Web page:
The Route of the Marston Vale Line
The Marston Vale Line was originally opened in 1846, and at one time formed a key part of the Oxford to Cambridge railway. When the railways were much more extensive than they are now, the Marston Vale Line acted as a key strategic transport link across the country. After the extensive cuts, the Marston Vale Line is the only remaining section of this link (though the East-West Rail Consortium plans to reopen the lot!).
The line serves many varied communities. From historic county towns, to countryside, to tranquil rural villages, and even a new town, it is fair to say that all areas served by the train will have something to offer someone.
Bedford to Stewartby
We start off at the stations of Bedford and Bedford St Johns, which, as their names suggest, serve the town of Bedford. Bedford is the County Town of Bedfordshire. Originally thought to exist in the Middle Ages, and achieving its Borough Charter in 1166, Bedford owed much of its initial growth to its status as a market town, but also because of it being a crossing point of the River Great Ouse (in fact one crossing, Beda’s Ford, is thought to have given rise to the name of the town). While it still retains the twice-weekly market, its specialities and claims to fame have much expanded in time, with independent schools and sporting achievement currently being Bedford’s forte. By crossing the river on the service, you may see this in action, with the river frequently being used by rowers from one of the two rowing clubs in the town.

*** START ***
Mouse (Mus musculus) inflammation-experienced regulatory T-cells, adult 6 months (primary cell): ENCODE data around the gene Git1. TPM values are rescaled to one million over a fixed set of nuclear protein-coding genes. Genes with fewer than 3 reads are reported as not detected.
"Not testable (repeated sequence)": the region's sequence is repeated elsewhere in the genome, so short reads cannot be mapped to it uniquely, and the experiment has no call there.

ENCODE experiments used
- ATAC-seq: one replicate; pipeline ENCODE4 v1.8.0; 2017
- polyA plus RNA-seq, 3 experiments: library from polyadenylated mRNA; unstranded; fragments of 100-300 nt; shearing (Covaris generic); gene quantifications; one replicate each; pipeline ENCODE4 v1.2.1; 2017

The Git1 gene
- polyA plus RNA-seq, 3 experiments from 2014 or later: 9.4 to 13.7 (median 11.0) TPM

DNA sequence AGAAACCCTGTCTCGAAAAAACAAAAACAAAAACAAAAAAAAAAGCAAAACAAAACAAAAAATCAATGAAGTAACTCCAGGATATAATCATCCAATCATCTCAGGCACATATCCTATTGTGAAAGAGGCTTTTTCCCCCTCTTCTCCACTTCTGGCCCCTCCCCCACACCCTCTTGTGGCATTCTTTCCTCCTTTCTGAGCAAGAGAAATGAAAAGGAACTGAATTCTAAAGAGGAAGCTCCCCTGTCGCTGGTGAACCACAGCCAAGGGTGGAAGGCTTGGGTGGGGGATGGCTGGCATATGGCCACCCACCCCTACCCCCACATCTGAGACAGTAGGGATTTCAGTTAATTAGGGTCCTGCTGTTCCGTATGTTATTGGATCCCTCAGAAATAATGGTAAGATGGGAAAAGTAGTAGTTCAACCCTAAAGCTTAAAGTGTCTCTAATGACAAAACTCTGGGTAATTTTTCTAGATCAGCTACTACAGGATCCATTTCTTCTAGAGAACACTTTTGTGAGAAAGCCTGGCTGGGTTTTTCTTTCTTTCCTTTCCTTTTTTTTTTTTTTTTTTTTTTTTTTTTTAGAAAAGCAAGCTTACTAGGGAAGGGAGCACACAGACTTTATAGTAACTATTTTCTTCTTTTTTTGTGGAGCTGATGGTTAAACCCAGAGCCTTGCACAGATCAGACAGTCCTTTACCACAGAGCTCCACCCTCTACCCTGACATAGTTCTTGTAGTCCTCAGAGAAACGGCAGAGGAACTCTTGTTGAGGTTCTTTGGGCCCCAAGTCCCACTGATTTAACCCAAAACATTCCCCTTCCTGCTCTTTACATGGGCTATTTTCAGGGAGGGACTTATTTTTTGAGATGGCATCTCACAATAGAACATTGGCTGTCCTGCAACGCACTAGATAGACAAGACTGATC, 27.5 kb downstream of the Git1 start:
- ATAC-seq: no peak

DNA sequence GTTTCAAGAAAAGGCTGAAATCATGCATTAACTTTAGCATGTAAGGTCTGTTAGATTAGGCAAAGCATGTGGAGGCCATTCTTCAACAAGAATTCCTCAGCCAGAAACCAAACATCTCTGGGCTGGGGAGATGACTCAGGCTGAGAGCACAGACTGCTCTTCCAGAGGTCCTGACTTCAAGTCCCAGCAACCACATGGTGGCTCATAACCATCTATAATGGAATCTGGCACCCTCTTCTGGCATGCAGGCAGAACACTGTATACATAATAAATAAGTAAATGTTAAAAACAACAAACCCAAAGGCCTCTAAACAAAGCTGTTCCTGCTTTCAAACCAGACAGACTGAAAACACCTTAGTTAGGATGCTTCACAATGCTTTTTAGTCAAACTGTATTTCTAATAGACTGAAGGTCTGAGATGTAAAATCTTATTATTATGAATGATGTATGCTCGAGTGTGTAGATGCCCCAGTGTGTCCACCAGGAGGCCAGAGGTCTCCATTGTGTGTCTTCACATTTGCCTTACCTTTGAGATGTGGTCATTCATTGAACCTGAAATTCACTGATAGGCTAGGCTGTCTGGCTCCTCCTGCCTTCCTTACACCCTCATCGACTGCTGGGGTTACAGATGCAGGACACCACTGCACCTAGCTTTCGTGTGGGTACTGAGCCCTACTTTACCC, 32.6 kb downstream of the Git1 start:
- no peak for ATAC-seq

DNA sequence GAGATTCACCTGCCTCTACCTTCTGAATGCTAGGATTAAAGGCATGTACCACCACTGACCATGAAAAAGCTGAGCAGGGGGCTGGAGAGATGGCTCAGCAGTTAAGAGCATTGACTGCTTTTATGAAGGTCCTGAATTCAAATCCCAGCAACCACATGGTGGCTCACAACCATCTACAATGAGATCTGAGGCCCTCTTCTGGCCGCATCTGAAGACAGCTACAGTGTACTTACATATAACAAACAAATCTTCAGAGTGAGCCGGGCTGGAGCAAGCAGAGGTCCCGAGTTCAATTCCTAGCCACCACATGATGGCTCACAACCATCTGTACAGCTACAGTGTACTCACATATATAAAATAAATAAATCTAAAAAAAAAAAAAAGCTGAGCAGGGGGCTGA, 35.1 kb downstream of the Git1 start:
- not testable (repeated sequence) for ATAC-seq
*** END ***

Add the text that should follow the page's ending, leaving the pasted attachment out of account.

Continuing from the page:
Perhaps the town’s biggest claim to fame is that it is the birthplace of John Bunyan, author of A Pilgrims Progress, thought to be the second most read book in the western world. John Howard is another famous resident, who began the campaign for prison reform with his report The State of Prisons published in 1777. In more modern times, the town is home to Paula Radcliffe, champion marathon runner, and is the birthplace of late comedian Ronnie Barker.
Bedford is now a busy, bustling large town, and is the economic and social centre of northern Bedfordshire. Its many leisure facilities include theatres, a cinema, an international athletics track, and a professional rugby club, so there is always something to do. Bedford’s role as the County Town is likely to be strengthened, with significant housing and employment growth planned for the Bedford area over the next 20 years, as well as a significant redevelopment of both the town centre and the train station also in the pipeline.
The trip from Bedford to Bedford St Johns is quite short, passing over the River Great Ouse, and by Borough Hall (the large 1960s building on the left) before pulling into Bedford St Johns. The current Bedford St Johns replaced the old Bedford St Johns station, barely half a mile away, when the link between the Marston Vale Line and the Midland Mainline was created in 1984. This was done following the hard work of the Bedford to Bletchley Rail Users Association. The train then turns right around the curve (the route to the old St Johns station is to the left), before heading through the suburbs and out towards the countryside.